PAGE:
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Order-Disorder Transformations

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THE ENTITY IN QUESTION GEOMETRICALPHYSICAL E.g. Atoms, Cluster of Atoms Ions, etc. E.g. Electronic Spin, Nuclear spin ORDER ORIENTATIONAL POSITIONAL ORDER TRUE PROBABILISTIC Order-disorder of: POSITION, ORIENTATION, ELECTRONIC & NUCLEAR SPIN

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ORIENTATIONAL POSITIONAL PROBABILISTIC OCCUPATION Perfect Average Perfect Average Positionally ordered Probabilistically ordered A B Probability of occupation: A 50% B 50%

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ORIENTATIONAL ORDER Two Possible orientations of NH 4 + in NH 4 Cl Diagrams not to scale

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Usually 2 nd or higher order (including -type) Many of them display 1 st order characteristics Examples of 1 st order (order disorder transformations): ( typically based on BCC lattice) CuAu, Cu 3 Au, CoPt, MgCd 3, Mg 3 Cd Examples of 2 st order (order disorder transformations): ( typically involve a close packed structure) Beta Brass, FeCo, Fe 3 Al, Fe 3 Si Rotational transformations have some characteristics of displacive transformations Order of order-disorder transformations

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Order-disorder Orientational Electronic or Nuclear Spin states Positional Metal-Insulator transitions may also be included in this class

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Electronic or Nuclear Spin states Paramagnetic Anti-ferromagnetic Ferrimagnetic Ferromagnetic Disordered state Ordered state A state between a paramagnet and a ferromagnet exists in SPIN GLASSES: Random solid solution of moment bearing atoms in a non-magnetic host, which when cooled to low temperatures has frozen solute moments in local molecular fields, these fields have distribution of magnitudes and directions, such that the net magnetization of any region having few tens of solute atoms is zero (Au-Fe, Cu-Mn, Mo-Fe..) Spin glass → paramagnetic/ferromagnetic state second order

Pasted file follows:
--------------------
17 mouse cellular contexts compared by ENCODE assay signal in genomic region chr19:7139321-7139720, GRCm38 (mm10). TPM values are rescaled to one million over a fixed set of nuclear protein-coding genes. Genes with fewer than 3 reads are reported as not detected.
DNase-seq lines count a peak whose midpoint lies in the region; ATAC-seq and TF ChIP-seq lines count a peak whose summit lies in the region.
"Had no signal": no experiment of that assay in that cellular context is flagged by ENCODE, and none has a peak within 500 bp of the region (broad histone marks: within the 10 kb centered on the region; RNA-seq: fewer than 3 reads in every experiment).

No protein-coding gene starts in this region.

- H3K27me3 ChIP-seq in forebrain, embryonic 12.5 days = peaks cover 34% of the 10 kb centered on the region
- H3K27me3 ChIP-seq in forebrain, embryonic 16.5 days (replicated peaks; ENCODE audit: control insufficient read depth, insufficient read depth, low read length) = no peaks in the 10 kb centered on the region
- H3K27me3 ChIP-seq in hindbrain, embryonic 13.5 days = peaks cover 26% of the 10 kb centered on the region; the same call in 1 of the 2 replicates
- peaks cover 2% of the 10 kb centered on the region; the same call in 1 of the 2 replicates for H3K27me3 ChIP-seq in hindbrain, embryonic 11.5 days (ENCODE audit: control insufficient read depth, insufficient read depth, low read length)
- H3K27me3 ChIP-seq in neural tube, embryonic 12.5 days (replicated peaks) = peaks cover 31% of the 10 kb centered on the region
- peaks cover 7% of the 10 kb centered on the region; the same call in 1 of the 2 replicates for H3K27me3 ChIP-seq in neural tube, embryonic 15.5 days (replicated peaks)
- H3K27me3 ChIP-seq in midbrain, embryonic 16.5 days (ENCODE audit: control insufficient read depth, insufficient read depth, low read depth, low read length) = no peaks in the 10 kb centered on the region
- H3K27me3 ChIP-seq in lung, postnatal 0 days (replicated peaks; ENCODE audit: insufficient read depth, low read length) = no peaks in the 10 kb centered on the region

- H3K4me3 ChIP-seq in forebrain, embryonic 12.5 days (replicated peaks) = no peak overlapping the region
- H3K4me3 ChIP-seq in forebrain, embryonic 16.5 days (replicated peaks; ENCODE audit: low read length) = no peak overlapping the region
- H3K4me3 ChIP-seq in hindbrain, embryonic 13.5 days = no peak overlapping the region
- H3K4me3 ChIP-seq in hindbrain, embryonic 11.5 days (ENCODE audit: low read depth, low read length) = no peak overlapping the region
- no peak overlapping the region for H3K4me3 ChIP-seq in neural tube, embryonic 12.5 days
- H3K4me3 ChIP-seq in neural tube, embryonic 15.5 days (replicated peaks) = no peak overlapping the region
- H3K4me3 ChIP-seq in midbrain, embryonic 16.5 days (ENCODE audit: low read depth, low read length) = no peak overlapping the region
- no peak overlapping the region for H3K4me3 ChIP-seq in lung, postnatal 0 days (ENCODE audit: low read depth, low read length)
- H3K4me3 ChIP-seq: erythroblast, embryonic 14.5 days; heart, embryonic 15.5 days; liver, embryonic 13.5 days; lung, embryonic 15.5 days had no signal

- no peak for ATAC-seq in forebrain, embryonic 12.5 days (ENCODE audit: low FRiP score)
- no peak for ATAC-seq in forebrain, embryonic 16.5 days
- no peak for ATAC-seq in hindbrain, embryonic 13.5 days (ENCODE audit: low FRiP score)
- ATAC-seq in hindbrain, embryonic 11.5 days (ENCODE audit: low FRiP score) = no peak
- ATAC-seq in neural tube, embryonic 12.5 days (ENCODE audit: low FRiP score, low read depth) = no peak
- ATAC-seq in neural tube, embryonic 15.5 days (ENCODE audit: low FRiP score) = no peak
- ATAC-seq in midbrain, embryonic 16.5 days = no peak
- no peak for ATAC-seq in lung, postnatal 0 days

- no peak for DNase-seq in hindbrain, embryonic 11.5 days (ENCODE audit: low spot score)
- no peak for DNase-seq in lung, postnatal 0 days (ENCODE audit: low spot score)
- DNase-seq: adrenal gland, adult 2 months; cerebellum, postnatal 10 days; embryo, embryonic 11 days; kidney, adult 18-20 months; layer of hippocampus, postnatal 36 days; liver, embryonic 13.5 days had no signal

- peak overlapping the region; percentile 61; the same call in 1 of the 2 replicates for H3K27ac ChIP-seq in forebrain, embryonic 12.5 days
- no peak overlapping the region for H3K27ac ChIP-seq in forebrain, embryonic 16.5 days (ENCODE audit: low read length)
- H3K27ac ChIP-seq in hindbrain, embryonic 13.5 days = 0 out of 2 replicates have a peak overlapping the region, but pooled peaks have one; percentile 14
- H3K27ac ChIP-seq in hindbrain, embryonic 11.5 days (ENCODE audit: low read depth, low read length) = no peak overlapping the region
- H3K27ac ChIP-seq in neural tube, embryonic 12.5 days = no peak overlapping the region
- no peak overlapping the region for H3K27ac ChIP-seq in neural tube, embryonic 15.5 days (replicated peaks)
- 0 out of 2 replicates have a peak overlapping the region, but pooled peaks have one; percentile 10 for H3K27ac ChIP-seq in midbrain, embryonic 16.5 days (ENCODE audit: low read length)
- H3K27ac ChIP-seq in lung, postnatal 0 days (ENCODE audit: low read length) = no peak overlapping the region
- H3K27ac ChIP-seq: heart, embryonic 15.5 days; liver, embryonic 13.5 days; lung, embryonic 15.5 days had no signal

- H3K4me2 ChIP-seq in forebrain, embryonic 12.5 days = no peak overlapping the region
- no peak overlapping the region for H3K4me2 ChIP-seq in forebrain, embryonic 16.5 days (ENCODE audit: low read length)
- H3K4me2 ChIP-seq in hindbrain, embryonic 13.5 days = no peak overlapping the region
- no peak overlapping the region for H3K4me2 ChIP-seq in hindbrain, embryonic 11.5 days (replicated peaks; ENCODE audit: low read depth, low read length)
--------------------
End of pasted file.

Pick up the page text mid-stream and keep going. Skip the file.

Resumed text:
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Paraelectric Anti-ferroelectric Ferrielectric Ferroelectric Disordered state Ordered state Order-disorder transitions in dipoles Electric dipoles

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A B L L + 11 22 1 + 2 A A and B B bonds stronger than A B bonds Liquid stabilized → Phase separation in the solid state Variations to the isomorphous phase diagram A B bonds stronger than A A and B B bonds Solid stabilized → Ordered solid formation A B L L + + ’ ’’ 1 & 2 are different only in lattice parameter E.g. Au-Ni Ordered solid

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Solid solutions which have a negative enthalpy of mixing ( H mix < 0) prefer unlike nearest neighbours → show tendency for ordering ↓ T Ordered ↑ T Disordered r A → probability that A sublattice is occupied with the right atom X A → mole fraction of A in the alloy L → Long Range Order

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Second Order ~ First Order

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Cu 3 Au CuAu

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Examples of common ordered structures (superlattices) L1 2 : Cu 3 AuL1 0 : CuAu (I) StructureExamples L2 0 CuZn, FeCo, NiAl, FeAl, AgMg L1 2 Cu 3 Au, Au 3 Cu, Ni 3 Mn, Ni 3 Fe, Ni 3 Al, Pt 3 Fe L1 0 CuAu, CoPt, FePt DO 3 Fe 3 Al, Fe 3 Si, Fe 3 Be, Cu 3 Al DO 19 Mg 3 Cd, Cd 3 Mg, Ti 3 Al, Ni 3 Sn Some of these structures are considered in detail next DO 3 : Fe 3 Al

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CuAu Lattice parameter(s)a = 3.96Å, c = 3.67Å Space GroupP4/mmm (123) Strukturbericht notationL1 0 Pearson symboltP4 Other examples with this structureTiAl CuAu (I) Cu Au Cu Au Wyckoff position xyz Au11a000 Au21c0.5 0 Cu2e00.5

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CuAu (II) Lattice parameter(s)a = 3.676Å, b = 3.956Å, c = 3.972Å Space GroupImma (74) Strukturbericht notationL1 0 Pearson symboloI40 Other examples with this structure CuAu (II) Cu Au Cu Au Wyckoff position Site Symmetry xyz Occupancy Au14emm200.250.02491 Au24emm200.250.92521 Au34emm200.250.12481 Au44emm200.250.82581 Au54emm200.250.22381 Cu14emm200.250.52581 Cu24emm200.250.42431 Cu34emm200.250.62581 Cu44emm200.250.32301 Cu54emm200.250.72691

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Cu 3 Au Lattice parameter(s)a = 3.75 Å Space GroupPm-3m (221) Strukturbericht notationL1 2 Pearson symbolcP4 Other examples with this structureNi 3 Al, TiPt 3 Cu 3 Au Cu Au Cu Au

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Fe 3 Al Lattice parameter(s)a = 5.792 Å Space GroupFm-3m (225) Strukturbericht notationDO 3 Pearson symbolcF16 Other examples with this structureFe 3 Bi Fe 3 Al Al Fe Fe2 (¼,¼,¼) Fe1 (½,½,0) Fe1 (0,0,0) Wyckoff position Fe14a000 Fe28c0.25 Al4b0.500

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More views [100] Al Fe Fe 3 Al

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More views Fe 3 Al Fe2 (¼,¼,¼) Fe1 (½,½,0) Fe1 and Fe2 have different environments Tetrahedron of Fe Tetrahedron of Al Fe2 (¼,¼,¼) Fe1 (0,0,0) Fe1 (½,½,0) Cube of Fe

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Nucleation and Growth Continuous increase in SRO Occurring homogenously throughout the crystal Due to an energy barrier to the formation of ordered domains

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